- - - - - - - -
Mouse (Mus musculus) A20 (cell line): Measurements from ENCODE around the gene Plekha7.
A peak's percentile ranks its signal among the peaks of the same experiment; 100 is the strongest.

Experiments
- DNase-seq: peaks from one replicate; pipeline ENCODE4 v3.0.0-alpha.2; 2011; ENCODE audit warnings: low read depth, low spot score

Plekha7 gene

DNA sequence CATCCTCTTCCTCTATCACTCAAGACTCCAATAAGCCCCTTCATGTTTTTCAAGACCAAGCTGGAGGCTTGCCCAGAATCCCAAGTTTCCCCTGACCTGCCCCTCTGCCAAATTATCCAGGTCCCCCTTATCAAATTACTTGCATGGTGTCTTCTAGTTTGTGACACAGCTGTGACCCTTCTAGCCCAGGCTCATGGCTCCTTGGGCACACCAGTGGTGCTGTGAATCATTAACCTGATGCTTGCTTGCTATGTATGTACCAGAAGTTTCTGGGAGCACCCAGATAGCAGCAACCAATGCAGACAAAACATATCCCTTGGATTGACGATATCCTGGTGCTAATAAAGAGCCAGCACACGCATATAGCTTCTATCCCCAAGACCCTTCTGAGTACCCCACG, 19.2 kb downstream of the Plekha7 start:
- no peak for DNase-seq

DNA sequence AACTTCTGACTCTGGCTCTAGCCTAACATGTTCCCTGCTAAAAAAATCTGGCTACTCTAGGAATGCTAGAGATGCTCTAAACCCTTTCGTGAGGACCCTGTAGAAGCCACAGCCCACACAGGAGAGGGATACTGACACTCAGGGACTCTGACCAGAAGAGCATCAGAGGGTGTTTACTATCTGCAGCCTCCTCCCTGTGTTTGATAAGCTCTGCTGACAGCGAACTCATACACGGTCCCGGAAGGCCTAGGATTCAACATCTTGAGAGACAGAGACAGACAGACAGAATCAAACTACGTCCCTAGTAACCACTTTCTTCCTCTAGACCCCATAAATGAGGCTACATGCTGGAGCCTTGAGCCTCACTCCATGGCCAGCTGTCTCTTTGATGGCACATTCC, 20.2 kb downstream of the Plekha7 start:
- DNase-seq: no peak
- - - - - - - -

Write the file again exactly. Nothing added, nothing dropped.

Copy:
Mouse (Mus musculus) A20 (cell line): Measurements from ENCODE around the gene Plekha7.
A peak's percentile ranks its signal among the peaks of the same experiment; 100 is the strongest.

Experiments
- DNase-seq: peaks from one replicate; pipeline ENCODE4 v3.0.0-alpha.2; 2011; ENCODE audit warnings: low read depth, low spot score

Plekha7 gene

DNA sequence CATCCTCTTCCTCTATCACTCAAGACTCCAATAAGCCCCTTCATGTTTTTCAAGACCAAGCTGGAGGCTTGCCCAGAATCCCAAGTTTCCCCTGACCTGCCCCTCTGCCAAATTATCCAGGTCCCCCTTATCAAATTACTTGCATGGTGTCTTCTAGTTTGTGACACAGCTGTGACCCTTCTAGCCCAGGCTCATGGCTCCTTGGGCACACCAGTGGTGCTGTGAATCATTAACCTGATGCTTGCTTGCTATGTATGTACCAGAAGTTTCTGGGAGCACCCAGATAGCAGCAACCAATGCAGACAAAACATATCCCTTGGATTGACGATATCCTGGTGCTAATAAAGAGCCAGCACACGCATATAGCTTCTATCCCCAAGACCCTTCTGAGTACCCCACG, 19.2 kb downstream of the Plekha7 start:
- no peak for DNase-seq

DNA sequence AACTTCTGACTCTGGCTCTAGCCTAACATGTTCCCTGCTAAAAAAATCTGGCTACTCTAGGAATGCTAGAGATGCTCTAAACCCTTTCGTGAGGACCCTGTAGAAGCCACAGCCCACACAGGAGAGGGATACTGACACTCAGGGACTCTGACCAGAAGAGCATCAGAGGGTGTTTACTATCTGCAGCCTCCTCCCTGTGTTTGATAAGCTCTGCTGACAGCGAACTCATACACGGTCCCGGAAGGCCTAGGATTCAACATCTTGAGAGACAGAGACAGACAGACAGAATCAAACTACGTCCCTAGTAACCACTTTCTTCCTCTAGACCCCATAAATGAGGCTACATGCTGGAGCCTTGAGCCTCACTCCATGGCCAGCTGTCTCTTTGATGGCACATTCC, 20.2 kb downstream of the Plekha7 start:
- DNase-seq: no peak